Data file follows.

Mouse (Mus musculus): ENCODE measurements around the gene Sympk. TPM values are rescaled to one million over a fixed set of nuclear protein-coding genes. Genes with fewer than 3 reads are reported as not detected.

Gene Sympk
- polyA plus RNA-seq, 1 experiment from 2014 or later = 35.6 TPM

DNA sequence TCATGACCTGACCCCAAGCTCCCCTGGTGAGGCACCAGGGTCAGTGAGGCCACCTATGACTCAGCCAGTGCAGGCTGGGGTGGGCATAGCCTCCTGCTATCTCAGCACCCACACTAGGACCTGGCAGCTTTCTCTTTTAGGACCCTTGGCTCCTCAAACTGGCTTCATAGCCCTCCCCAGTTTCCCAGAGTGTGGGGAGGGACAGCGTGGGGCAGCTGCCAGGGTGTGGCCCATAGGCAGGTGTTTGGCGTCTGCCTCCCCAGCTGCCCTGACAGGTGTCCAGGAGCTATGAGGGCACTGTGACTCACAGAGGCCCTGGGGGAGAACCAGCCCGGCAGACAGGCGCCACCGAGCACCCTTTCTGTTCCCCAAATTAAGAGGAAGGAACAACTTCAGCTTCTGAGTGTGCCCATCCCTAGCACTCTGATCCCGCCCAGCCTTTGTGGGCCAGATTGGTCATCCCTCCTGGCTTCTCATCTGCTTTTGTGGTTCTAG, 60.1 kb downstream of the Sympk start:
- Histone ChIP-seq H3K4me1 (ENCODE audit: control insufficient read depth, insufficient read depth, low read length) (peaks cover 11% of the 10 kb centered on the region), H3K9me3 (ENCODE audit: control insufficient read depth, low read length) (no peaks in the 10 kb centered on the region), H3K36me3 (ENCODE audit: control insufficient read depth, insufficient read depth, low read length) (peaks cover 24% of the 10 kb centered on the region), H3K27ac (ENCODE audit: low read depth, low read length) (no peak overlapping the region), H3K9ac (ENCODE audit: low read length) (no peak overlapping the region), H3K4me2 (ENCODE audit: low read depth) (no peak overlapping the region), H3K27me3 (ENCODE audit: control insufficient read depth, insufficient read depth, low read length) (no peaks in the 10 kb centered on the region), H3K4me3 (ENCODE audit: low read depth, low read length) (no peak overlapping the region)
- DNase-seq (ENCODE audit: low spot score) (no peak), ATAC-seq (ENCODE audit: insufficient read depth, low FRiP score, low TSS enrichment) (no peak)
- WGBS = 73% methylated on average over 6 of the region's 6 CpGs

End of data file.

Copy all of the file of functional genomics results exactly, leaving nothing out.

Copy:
Mouse (Mus musculus): ENCODE measurements around the gene Sympk. TPM values are rescaled to one million over a fixed set of nuclear protein-coding genes. Genes with fewer than 3 reads are reported as not detected.

Gene Sympk
- polyA plus RNA-seq, 1 experiment from 2014 or later = 35.6 TPM

DNA sequence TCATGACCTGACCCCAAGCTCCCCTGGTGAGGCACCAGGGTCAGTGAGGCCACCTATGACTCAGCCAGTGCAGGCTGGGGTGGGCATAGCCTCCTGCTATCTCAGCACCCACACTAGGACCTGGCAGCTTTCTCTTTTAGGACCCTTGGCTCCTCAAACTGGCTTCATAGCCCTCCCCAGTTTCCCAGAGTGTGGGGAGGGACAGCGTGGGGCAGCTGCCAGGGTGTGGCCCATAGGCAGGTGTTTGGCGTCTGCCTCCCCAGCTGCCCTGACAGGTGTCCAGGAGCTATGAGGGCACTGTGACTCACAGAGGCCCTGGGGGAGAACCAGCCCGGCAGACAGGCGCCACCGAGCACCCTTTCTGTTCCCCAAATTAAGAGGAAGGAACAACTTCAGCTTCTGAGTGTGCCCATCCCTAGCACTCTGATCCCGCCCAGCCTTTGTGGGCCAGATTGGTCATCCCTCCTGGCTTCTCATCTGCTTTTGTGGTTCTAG, 60.1 kb downstream of the Sympk start:
- Histone ChIP-seq H3K4me1 (ENCODE audit: control insufficient read depth, insufficient read depth, low read length) (peaks cover 11% of the 10 kb centered on the region), H3K9me3 (ENCODE audit: control insufficient read depth, low read length) (no peaks in the 10 kb centered on the region), H3K36me3 (ENCODE audit: control insufficient read depth, insufficient read depth, low read length) (peaks cover 24% of the 10 kb centered on the region), H3K27ac (ENCODE audit: low read depth, low read length) (no peak overlapping the region), H3K9ac (ENCODE audit: low read length) (no peak overlapping the region), H3K4me2 (ENCODE audit: low read depth) (no peak overlapping the region), H3K27me3 (ENCODE audit: control insufficient read depth, insufficient read depth, low read length) (no peaks in the 10 kb centered on the region), H3K4me3 (ENCODE audit: low read depth, low read length) (no peak overlapping the region)
- DNase-seq (ENCODE audit: low spot score) (no peak), ATAC-seq (ENCODE audit: insufficient read depth, low FRiP score, low TSS enrichment) (no peak)
- WGBS = 73% methylated on average over 6 of the region's 6 CpGs